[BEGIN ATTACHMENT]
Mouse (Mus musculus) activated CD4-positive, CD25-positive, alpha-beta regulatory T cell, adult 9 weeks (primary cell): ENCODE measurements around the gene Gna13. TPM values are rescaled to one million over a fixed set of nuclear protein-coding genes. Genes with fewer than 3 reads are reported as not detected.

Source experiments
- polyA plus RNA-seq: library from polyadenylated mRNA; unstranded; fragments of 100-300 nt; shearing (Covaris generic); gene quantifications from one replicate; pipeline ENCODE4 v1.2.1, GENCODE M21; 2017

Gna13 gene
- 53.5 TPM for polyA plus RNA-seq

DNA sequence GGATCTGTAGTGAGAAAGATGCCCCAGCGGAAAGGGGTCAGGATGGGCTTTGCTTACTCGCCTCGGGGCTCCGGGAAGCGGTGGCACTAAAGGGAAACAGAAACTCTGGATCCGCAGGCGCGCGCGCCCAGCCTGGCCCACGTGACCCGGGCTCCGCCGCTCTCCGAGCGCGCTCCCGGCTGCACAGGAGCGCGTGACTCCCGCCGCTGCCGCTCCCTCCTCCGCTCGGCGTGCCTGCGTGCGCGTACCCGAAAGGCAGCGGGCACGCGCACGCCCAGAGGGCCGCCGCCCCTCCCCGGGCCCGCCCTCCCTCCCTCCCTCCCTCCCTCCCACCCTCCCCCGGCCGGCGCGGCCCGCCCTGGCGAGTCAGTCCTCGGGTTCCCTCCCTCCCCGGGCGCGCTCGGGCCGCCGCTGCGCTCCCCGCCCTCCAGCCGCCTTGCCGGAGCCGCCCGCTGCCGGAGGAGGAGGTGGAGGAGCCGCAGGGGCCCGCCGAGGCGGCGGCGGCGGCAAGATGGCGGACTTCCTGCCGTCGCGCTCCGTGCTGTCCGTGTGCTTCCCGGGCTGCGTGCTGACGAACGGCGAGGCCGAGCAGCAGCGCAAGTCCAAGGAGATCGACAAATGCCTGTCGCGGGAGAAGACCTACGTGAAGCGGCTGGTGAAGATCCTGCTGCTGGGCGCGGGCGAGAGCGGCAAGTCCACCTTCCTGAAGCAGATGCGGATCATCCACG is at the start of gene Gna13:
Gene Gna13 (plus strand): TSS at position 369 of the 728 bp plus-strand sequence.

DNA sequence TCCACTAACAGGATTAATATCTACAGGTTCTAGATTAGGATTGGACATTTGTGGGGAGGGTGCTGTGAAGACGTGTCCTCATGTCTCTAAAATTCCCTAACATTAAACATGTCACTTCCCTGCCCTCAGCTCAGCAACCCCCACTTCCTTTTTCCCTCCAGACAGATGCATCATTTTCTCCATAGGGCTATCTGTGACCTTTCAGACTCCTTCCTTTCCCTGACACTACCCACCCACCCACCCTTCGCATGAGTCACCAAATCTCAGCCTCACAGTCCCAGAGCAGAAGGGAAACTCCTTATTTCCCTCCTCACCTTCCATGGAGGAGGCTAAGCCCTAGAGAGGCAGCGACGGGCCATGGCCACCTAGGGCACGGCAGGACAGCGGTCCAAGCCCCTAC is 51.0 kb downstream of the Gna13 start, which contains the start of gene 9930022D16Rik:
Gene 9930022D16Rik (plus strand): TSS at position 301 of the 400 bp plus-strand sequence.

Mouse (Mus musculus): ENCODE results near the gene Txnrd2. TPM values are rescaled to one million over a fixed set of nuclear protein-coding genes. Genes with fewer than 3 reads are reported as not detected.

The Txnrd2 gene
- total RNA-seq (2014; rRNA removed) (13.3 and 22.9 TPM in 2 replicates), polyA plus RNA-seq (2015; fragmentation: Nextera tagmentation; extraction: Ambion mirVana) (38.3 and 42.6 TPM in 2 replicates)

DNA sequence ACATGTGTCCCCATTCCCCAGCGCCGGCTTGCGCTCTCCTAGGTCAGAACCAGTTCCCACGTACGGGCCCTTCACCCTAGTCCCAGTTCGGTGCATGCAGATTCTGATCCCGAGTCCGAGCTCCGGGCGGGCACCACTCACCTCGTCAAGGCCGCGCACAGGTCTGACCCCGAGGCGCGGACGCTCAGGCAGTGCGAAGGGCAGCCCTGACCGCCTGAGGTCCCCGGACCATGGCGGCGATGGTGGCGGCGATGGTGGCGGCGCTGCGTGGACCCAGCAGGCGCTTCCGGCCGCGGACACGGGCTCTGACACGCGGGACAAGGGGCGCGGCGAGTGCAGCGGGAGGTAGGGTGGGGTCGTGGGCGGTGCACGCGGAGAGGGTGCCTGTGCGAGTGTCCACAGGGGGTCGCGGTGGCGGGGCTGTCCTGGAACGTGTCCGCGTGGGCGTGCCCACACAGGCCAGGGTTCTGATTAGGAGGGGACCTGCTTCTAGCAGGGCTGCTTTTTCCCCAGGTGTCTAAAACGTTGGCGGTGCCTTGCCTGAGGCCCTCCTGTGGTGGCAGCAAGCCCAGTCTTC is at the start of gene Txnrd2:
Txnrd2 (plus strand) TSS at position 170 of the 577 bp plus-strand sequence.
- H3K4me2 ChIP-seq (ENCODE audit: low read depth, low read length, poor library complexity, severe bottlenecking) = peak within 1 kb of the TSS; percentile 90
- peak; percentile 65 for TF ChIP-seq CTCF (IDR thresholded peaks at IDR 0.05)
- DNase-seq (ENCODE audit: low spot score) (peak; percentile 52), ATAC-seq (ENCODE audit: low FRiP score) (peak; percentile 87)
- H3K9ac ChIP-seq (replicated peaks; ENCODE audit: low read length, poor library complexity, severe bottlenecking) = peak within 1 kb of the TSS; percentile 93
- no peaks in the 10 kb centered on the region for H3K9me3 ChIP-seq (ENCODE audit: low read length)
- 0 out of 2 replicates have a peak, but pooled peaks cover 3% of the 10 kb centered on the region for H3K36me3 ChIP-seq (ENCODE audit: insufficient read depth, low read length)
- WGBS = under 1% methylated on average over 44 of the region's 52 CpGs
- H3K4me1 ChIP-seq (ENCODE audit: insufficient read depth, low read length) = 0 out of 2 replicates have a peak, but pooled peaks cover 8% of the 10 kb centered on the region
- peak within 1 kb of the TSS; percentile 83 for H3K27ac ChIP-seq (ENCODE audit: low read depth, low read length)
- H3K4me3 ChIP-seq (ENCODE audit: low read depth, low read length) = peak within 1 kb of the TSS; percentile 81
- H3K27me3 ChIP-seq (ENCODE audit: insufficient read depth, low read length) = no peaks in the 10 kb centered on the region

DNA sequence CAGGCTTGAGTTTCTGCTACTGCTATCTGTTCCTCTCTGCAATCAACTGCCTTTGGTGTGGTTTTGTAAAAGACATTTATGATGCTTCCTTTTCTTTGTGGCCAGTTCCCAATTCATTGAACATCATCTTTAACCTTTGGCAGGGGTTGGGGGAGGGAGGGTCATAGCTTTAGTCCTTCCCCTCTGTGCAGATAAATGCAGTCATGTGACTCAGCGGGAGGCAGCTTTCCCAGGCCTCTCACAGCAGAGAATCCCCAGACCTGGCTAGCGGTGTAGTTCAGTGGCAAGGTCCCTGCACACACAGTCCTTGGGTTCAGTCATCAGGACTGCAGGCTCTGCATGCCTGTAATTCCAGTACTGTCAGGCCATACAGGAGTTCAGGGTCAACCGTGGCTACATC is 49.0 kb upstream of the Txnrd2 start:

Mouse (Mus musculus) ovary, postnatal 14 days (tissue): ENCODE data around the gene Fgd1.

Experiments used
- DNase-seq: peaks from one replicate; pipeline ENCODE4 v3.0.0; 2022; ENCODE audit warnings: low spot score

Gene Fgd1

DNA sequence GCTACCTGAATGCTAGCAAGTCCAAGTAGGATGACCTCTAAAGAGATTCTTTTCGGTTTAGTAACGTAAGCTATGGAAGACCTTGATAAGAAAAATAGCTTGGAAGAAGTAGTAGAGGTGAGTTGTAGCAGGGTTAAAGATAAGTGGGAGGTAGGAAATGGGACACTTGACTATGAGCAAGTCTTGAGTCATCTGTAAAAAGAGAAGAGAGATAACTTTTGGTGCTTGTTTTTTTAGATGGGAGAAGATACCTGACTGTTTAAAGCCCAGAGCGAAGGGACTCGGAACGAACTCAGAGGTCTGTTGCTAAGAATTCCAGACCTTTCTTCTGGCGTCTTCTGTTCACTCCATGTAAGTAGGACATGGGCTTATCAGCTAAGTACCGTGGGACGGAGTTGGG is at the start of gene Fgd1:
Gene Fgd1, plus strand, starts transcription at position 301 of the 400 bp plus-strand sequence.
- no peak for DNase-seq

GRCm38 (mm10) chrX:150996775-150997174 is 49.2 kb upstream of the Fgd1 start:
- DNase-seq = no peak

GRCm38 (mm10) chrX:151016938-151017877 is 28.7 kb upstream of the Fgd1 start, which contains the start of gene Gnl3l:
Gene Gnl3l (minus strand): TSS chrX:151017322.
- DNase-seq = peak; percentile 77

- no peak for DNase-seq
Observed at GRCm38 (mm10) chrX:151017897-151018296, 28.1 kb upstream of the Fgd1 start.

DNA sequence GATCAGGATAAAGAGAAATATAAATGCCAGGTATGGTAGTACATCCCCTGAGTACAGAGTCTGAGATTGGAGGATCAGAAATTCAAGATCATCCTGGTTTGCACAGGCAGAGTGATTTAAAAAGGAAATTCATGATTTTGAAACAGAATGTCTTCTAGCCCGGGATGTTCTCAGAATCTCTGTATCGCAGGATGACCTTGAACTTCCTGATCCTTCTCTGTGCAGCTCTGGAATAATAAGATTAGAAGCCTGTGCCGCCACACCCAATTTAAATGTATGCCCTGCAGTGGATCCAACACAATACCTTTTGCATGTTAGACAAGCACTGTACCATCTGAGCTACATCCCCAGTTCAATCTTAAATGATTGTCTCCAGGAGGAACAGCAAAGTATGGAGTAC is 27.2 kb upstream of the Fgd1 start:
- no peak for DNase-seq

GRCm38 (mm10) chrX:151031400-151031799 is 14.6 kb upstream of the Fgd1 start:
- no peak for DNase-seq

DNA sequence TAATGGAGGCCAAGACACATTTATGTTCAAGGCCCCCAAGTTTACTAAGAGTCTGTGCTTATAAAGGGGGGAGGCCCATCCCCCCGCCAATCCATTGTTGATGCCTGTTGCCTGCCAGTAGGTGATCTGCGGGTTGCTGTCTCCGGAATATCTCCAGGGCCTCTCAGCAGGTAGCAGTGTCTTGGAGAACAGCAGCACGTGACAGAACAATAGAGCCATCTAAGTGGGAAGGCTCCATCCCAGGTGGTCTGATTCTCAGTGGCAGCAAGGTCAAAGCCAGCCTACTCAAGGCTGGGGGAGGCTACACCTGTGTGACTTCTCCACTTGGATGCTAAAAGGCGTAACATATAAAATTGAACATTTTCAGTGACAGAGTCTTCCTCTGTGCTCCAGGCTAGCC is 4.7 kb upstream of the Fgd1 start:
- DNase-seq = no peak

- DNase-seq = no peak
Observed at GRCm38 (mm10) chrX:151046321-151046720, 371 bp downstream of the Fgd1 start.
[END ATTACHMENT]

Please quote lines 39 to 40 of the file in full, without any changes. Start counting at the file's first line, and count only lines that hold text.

- no peak for DNase-seq
Observed at GRCm38 (mm10) chrX:151017897-151018296, 28.1 kb upstream of the Fgd1 start.